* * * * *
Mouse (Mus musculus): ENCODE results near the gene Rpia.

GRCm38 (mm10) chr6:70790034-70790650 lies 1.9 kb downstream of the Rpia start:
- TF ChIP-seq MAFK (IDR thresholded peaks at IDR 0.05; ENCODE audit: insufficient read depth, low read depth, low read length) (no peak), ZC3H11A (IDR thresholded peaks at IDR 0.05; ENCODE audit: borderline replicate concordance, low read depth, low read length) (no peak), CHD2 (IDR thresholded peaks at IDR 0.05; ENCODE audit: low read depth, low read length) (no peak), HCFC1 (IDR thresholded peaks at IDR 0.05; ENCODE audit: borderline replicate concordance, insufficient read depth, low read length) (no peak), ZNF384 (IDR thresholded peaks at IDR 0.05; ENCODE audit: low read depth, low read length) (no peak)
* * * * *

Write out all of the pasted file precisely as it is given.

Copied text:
Mouse (Mus musculus): ENCODE results near the gene Rpia.

GRCm38 (mm10) chr6:70790034-70790650 lies 1.9 kb downstream of the Rpia start:
- TF ChIP-seq MAFK (IDR thresholded peaks at IDR 0.05; ENCODE audit: insufficient read depth, low read depth, low read length) (no peak), ZC3H11A (IDR thresholded peaks at IDR 0.05; ENCODE audit: borderline replicate concordance, low read depth, low read length) (no peak), CHD2 (IDR thresholded peaks at IDR 0.05; ENCODE audit: low read depth, low read length) (no peak), HCFC1 (IDR thresholded peaks at IDR 0.05; ENCODE audit: borderline replicate concordance, insufficient read depth, low read length) (no peak), ZNF384 (IDR thresholded peaks at IDR 0.05; ENCODE audit: low read depth, low read length) (no peak)